Play Arts figures seem to walk a line between traditional action figures and a more artistic experience, almost like pose-able statues. Where do you draw the line between having the figures be objects that are fun to play with, or objects for display on a shelf?

I agree that our Play Arts -KAI- series is slightly different than the type of action figures intended for small children. Our intent is to enable our customers, who probably prefer a more careful and deliberate style of play, to enjoy the figures by recreating memorable and evocative character moments in the posing and display of them in a specific way. This is why our recent releases come with a display stand that will keep the figures in a particular pose. 

Durability and safety are probably of the highest priority for figures meant for children. This is so it will be hard for them to break apart, even if banged against objects or dropped on the floor. Our figures are not fit for that play style, to say the least. Instead, we have focused on a wide range of joint movements and the details of the model to generate the quality needed for, as you said, a “pose-able statue.” We hope that our figures are displayed by our fans with love and pride.

Next Page: What determines which figures come to the United States?

Many Play Arts figures come to the United States, but others (like the recently revealed Star Wars figures) are exclusive to Japan or other territories. What goes into the decision-making process about where figures are made available for purchase?

This is mainly a business decision made by our licensors. Especially for global IPs, licensors often already have an existing partnership with other licensees. In some cases, our distribution is limited to certain territories to respect those partnerships and avoid cannibalization with other licensees. Since we receive requests from fans to release certain figures in territories where we do not have the right to sell the products, our hope is always to establish partnerships that allow us to release globally wherever possible.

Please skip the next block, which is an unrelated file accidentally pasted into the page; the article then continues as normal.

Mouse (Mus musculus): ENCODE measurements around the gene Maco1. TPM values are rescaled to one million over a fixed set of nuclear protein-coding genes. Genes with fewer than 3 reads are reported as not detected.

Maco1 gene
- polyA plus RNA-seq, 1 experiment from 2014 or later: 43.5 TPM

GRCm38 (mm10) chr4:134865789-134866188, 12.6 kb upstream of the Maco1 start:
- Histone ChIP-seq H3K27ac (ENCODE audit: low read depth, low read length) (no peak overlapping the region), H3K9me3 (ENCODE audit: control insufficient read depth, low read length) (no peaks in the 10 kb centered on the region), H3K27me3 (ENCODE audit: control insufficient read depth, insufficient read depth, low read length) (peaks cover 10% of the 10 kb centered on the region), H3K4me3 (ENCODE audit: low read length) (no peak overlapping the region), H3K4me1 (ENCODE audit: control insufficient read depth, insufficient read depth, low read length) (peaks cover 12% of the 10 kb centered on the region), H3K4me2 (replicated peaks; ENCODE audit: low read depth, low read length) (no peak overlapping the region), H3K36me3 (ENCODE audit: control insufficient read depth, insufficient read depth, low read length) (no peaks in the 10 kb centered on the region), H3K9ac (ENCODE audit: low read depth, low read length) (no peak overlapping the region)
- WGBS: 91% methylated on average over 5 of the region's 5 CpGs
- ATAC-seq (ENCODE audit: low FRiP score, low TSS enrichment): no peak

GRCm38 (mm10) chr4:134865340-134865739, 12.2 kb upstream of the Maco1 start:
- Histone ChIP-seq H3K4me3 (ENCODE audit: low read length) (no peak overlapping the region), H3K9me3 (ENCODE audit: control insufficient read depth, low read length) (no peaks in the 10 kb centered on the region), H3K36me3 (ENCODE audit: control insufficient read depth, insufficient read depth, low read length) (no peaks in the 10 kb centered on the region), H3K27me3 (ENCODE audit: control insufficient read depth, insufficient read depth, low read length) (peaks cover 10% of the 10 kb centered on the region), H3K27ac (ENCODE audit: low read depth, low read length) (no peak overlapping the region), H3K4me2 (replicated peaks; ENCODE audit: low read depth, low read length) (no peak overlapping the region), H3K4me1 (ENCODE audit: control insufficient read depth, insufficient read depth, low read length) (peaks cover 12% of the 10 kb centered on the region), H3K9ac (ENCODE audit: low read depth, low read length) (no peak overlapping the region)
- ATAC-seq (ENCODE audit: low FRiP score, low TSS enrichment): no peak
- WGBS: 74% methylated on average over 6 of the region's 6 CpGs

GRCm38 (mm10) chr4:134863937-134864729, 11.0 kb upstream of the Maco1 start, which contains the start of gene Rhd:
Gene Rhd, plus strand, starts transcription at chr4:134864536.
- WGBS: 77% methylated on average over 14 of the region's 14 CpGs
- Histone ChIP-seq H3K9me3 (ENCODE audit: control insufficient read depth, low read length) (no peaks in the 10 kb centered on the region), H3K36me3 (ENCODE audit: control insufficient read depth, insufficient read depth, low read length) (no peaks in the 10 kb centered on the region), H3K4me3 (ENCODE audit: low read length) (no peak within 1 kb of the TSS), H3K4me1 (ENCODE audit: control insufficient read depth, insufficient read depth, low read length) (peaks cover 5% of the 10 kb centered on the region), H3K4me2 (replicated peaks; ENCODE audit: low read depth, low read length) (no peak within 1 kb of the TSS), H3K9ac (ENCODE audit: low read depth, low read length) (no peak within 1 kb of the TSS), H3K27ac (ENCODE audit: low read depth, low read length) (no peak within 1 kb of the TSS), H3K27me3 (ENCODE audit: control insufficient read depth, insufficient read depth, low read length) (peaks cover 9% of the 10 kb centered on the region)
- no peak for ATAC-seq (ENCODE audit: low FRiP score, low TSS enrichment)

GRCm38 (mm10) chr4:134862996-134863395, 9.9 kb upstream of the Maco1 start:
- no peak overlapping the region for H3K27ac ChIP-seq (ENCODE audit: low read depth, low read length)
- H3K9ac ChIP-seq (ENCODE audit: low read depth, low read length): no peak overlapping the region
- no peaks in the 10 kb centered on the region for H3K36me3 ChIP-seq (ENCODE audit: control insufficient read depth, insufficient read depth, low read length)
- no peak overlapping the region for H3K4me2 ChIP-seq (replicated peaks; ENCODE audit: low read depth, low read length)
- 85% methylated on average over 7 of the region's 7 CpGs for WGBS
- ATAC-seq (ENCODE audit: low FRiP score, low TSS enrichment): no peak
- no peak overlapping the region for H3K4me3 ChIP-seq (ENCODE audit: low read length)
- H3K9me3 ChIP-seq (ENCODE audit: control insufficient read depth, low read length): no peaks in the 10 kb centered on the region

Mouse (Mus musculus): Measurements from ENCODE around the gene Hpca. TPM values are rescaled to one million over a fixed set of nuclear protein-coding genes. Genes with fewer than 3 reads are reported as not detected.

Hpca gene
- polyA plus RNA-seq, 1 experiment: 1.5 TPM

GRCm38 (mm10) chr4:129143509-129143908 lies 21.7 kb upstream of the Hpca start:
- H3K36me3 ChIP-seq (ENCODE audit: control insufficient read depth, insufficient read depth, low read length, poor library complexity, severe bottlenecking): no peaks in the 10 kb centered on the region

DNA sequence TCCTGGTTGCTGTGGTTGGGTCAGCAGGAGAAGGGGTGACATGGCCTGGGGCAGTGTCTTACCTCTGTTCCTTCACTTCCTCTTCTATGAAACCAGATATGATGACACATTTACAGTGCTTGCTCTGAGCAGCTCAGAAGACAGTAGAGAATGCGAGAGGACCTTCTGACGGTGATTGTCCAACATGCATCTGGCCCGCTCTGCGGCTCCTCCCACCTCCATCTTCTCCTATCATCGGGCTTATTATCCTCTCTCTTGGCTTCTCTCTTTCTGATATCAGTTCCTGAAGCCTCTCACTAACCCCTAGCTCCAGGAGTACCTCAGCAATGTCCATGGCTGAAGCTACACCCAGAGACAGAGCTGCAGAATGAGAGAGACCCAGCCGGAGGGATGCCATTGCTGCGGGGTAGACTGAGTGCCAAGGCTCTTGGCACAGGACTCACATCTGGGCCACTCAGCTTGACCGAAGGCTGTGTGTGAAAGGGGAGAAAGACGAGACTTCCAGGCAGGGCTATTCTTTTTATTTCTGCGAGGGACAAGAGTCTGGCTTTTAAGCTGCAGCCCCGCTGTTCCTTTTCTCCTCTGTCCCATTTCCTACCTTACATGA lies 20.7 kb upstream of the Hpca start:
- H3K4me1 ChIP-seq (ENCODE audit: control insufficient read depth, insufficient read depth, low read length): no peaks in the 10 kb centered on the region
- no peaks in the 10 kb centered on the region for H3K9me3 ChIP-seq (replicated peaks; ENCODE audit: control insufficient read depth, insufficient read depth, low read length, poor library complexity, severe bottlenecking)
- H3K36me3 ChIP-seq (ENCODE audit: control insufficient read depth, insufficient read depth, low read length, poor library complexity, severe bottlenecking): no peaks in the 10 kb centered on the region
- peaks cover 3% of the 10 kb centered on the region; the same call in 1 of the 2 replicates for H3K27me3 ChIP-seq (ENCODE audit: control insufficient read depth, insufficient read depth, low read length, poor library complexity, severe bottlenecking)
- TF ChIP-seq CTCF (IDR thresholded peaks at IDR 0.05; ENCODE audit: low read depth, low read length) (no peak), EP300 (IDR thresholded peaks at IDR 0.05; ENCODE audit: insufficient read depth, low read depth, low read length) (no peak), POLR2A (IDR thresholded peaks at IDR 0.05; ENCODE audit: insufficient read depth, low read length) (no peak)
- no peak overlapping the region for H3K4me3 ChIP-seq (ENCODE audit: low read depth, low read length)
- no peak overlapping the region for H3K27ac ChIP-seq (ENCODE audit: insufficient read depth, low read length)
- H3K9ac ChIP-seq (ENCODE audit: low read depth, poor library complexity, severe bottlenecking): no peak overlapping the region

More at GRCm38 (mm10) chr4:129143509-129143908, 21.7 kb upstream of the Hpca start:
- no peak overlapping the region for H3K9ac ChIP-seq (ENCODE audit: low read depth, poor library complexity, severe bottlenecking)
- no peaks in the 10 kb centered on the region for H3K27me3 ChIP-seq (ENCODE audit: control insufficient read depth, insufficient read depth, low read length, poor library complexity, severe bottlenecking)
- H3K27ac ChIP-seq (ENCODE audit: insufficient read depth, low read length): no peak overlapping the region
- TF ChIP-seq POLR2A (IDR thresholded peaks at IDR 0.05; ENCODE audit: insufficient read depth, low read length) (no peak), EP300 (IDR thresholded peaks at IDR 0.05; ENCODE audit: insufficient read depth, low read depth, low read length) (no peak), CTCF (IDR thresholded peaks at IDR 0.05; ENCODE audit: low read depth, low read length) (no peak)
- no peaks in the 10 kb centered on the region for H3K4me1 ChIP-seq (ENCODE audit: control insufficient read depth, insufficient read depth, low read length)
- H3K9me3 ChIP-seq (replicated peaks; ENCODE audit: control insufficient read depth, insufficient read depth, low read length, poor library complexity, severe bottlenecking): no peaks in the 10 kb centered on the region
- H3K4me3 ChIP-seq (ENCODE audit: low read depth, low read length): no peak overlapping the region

What’s your personal favorite Play Arts figure that has been released? What do you like about it?

Naturally, I love all of them, but with that said, my favorite figure from our recent release is Cloud from the Final Fantasy VII Advent Children Play Arts -KAI- series.

Your readers may already know this, but Cloud Strife is a character beloved by fans for almost two decades. Because of that, we have produced many versions of Cloud, both with Play Arts and Play Arts -KAI-. However, I do feel attached to this one, as it is the first Advent Children Cloud figure to be released in the Play Arts -KAI- series. We were very particular about the details such as the different types of weapons that come with it for accessorizing and parts of its costume made out of cloth, so please look forward to it! 

Do you expect to see the Play Arts line expand into any new franchises in the next year? Or are you sticking with existing partners?  What goes into the process of deciding on which character to create from which franchise? 

We are constantly listening to our fans and are incorporating feedback from our licensors and distribution channels to decide on the line-up.

We believe we have evolved quite a bit in the past five to ten years, so we would like to continue evolving. We will continue to release products from the popular IPs in our existing line-up and we should be able to announce new IPs this year. We are so grateful to, and sincerely wish for, the continued support of our fans, who make it all possible!